This page is sponsored by Your purchases through this link help us spread the Good News.  

Monthly Scripture Study & Reflection Mark's Gospel

Recommended readings: Path Through Scripture by Fr. Mark Link (Paperback 1995--$14.50) An Introduction to New Testament Christology by Fr. Raymond E. Brown. Time magazine hailed Raymond Brown as "the leading U.S. Catholic authority on the Bible." In this accessible work written for all Bible students, Brown presents an intelligible introduction to the way Jesus was understood in His lifetime and in the lifetimes of His original followers.  

Mark is the shortest of all New Testament gospels and is likely the first to have been written. It often tells of Jesus' ministry in more detail than the other Gospels. It recounts what Jesus did in a vivid, almost breathless style. Mark stresses Jesus' message about the kingdom of God now breaking into human life as good news.

Traditionally, the gospel is said to have been written shortly before AD 70 in Rome. Although the book is anonymous, apart from the ancient heading, "according to Mark" in manuscripts, it has traditionally been assigned to John Mark, in whose mother’s house (at Jerusalem) Christians assembled (Acts 12, 12). This Mark was a cousin of Barnabas and accompanied Barnabas and Paul on a missionary journey (Act 12,25). He also appears in Pauline letters and with Peter. The historian, Papias (circa AD 135), described him as Peter’s "interpreter." However, some modern research often proposes as the author an unknown Hellenistic Jewish Christian, possibly in Syria and perhaps shortly after the year 70.

We sometimes forget that Christianity began as a Jewish religion. Jesus was a Jew and all of his disciples were Jews. The only Bible they had was the Hebrew Scriptures. The only church they had was the temple and the synagogue. The first converts to the Christian Way were Jews. It wasn't until Gentiles responded to the gospel that anybody dreamed that Christianity might be anything other than a Jewish religion. That question of whether being a Christian meant being or becoming a Jew tore the early church apart. There were many that insisted that the gospel be intended for Jews and converts to Judaism. Others like Peter and Paul insisted that the gospel could not be limited to one people. They believed that the gospel was good news for Jew and Gentile, for freeman and slave, for male and female alike.

This argument would have never become as divisive as it did had those early Christians remembered some of the experiences of Jesus. For example, though he took his message to his fellow countrymen, he did not exclude the outsiders who responded to his message in faith. We read of such an occasion in Mark 7:21-30. A Greek woman, Syrophoenician by birth, humbly approached Jesus and asked him to expel a demon from her daughter. Jesus tested the seriousness of her faith by suggesting that God's healing power was restricted to his chosen people. But the woman asked for nothing more than the crumbs from the family table. Jesus was moved by her great love for her daughter and the persistence of her faith and so he granted her prayer. God hears the fervent prayer of all of his children, whatever their race, creed or color.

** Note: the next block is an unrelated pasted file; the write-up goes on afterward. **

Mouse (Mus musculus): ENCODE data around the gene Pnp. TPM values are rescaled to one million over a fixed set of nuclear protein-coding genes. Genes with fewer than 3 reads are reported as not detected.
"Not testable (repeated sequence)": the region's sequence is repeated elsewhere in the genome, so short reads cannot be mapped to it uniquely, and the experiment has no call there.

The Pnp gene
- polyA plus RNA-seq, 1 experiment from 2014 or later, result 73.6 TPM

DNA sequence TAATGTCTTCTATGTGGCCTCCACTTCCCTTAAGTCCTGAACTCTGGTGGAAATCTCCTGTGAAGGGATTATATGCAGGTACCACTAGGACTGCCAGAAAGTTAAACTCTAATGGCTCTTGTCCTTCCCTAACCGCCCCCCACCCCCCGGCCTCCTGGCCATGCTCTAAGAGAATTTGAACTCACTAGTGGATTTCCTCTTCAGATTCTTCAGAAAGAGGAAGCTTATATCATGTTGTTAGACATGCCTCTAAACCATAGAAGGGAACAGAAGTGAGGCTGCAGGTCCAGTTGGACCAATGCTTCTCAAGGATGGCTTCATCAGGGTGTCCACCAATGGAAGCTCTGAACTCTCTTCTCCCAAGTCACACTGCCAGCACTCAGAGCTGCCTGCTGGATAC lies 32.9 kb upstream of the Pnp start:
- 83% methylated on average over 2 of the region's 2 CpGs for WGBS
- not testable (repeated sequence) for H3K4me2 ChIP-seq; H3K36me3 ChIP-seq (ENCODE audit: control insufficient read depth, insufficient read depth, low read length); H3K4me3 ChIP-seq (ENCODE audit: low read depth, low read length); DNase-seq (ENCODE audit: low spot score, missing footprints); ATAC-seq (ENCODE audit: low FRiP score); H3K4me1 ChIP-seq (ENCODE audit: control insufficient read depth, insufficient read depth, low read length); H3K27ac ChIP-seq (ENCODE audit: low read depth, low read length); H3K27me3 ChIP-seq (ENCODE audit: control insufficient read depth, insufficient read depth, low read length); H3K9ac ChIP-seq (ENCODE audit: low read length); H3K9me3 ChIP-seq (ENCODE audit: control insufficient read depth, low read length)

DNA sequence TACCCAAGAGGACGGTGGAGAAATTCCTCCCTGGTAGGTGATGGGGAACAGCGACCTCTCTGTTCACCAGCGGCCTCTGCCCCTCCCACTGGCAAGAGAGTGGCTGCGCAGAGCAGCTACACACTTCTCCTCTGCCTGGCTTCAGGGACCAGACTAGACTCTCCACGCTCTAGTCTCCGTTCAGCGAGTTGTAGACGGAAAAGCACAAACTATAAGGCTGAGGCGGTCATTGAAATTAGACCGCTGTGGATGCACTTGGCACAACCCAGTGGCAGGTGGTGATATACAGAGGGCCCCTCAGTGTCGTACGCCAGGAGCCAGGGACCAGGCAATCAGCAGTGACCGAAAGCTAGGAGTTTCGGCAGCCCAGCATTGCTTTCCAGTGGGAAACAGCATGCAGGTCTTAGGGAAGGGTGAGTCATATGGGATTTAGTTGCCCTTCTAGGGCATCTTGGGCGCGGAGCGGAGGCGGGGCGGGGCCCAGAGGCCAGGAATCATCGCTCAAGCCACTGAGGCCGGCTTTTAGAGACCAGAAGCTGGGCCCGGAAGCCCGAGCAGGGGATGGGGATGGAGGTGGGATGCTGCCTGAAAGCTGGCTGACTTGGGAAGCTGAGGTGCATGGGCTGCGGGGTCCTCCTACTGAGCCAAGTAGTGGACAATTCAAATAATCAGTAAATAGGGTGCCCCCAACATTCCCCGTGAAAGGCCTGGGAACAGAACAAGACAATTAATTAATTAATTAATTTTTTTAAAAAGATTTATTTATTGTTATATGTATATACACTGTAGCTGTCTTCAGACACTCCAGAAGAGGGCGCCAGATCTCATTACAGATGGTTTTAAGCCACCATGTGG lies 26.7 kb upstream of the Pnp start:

Jesus guided many of his miracles from his heart. In our day, a slogan guided the last two Democratic presidential campaigns: "It's the economy, stupid!" This sign, which graced campaign headquarters and dominated the thinking of political advisers, was intended to keep the focus on what really matters in American presidential elections. In his day, something similar to this arresting motto might serve as a good title for the sermon Jesus preached on the occasion described in Mark 7:14-23. "It’s the heart, stupid!" He told the crowd of people that all of their external rituals of purification missed the heart of the matter. It's not eating forbidden food with unclean hands that corrupts a person. It's the wicked acts that come from the inside of a person that makes one impure. "From within people, from their hearts, come evil thoughts, unchastity, thief, murder, adultery, greed, malice, deceit, licentiousness, envy, blasphemy, arrogance, folly" (Mark 7:21-22). Wicked acts come from the deepest recesses of the heart.

How often do we have to be reminded that Christianity is a religion of inward purity rather than outward show? This is not to say that outward actions are unimportant. Jesus had far too much to say about charity and chastity, about honor and honesty to think that outward behavior is of little importance to the life of faith. But he knew such behavior couldn't be imposed from the outside. It has to grow from the inside. A person's values have to be changed from the inside or his actions are little more than play-acting. Jesus knew that good hearts produce good behavior. A good tree brings-forth good fruit automatically just like a bad tree unavoidably brings forth bad fruit. The point Jesus makes in Mark then is this. When we alter our habit, we change our behavior. When we change our behavior we transform our heart and, thereby, we change our life. We become Christian. GLP

By clicking on the blue type, you can read other articles in the February 1999 issue of The San Francisco Charismatics or return to the Main Menu of this web site.

1999, The San Francisco Charismatics, (ISSN 1098-4046). All rights reserved. The San Francisco Charismatics is a member of the Catholic Press Association of the Unites States and Canada and is published monthly by the Archdiocese of San Francisco, Office of the Charismatic Renewal. If you would like a free hard copy monthly, e-mail us your snail mail address. Sorry, USA addresses only because of our bulk mail permit.